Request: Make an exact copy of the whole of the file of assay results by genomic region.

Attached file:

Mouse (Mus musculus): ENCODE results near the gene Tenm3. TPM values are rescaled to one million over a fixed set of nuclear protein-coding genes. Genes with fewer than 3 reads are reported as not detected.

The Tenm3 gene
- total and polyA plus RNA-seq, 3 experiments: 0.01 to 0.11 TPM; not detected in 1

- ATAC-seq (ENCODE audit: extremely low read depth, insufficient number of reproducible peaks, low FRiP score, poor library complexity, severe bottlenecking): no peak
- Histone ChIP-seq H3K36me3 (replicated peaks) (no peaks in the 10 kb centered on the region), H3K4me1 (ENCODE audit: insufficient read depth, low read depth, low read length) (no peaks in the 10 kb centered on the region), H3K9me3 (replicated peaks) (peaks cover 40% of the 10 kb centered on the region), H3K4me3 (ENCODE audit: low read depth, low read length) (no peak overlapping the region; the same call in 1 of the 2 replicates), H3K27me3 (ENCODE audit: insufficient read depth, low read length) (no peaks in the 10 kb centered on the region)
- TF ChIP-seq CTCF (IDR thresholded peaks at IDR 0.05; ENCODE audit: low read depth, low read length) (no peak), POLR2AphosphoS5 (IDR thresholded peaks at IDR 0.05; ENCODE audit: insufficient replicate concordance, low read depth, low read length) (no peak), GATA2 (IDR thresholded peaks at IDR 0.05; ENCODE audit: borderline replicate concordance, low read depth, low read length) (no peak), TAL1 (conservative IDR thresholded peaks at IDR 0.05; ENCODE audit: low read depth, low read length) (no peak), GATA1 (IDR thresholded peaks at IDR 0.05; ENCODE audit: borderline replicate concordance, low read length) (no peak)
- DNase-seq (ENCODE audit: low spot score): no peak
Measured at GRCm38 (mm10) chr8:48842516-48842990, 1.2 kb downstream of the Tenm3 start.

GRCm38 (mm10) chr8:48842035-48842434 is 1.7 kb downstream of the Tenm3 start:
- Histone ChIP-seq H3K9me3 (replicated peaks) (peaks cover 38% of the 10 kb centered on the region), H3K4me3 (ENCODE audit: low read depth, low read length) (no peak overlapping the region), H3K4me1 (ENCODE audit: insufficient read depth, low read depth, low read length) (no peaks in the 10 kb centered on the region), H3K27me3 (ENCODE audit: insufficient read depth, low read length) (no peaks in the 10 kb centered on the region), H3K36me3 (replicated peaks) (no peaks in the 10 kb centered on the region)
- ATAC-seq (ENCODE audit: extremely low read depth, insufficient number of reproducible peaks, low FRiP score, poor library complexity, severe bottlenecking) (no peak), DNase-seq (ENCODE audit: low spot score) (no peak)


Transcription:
Mouse (Mus musculus): ENCODE results near the gene Tenm3. TPM values are rescaled to one million over a fixed set of nuclear protein-coding genes. Genes with fewer than 3 reads are reported as not detected.

The Tenm3 gene
- total and polyA plus RNA-seq, 3 experiments: 0.01 to 0.11 TPM; not detected in 1

- ATAC-seq (ENCODE audit: extremely low read depth, insufficient number of reproducible peaks, low FRiP score, poor library complexity, severe bottlenecking): no peak
- Histone ChIP-seq H3K36me3 (replicated peaks) (no peaks in the 10 kb centered on the region), H3K4me1 (ENCODE audit: insufficient read depth, low read depth, low read length) (no peaks in the 10 kb centered on the region), H3K9me3 (replicated peaks) (peaks cover 40% of the 10 kb centered on the region), H3K4me3 (ENCODE audit: low read depth, low read length) (no peak overlapping the region; the same call in 1 of the 2 replicates), H3K27me3 (ENCODE audit: insufficient read depth, low read length) (no peaks in the 10 kb centered on the region)
- TF ChIP-seq CTCF (IDR thresholded peaks at IDR 0.05; ENCODE audit: low read depth, low read length) (no peak), POLR2AphosphoS5 (IDR thresholded peaks at IDR 0.05; ENCODE audit: insufficient replicate concordance, low read depth, low read length) (no peak), GATA2 (IDR thresholded peaks at IDR 0.05; ENCODE audit: borderline replicate concordance, low read depth, low read length) (no peak), TAL1 (conservative IDR thresholded peaks at IDR 0.05; ENCODE audit: low read depth, low read length) (no peak), GATA1 (IDR thresholded peaks at IDR 0.05; ENCODE audit: borderline replicate concordance, low read length) (no peak)
- DNase-seq (ENCODE audit: low spot score): no peak
Measured at GRCm38 (mm10) chr8:48842516-48842990, 1.2 kb downstream of the Tenm3 start.

GRCm38 (mm10) chr8:48842035-48842434 is 1.7 kb downstream of the Tenm3 start:
- Histone ChIP-seq H3K9me3 (replicated peaks) (peaks cover 38% of the 10 kb centered on the region), H3K4me3 (ENCODE audit: low read depth, low read length) (no peak overlapping the region), H3K4me1 (ENCODE audit: insufficient read depth, low read depth, low read length) (no peaks in the 10 kb centered on the region), H3K27me3 (ENCODE audit: insufficient read depth, low read length) (no peaks in the 10 kb centered on the region), H3K36me3 (replicated peaks) (no peaks in the 10 kb centered on the region)
- ATAC-seq (ENCODE audit: extremely low read depth, insufficient number of reproducible peaks, low FRiP score, poor library complexity, severe bottlenecking) (no peak), DNase-seq (ENCODE audit: low spot score) (no peak)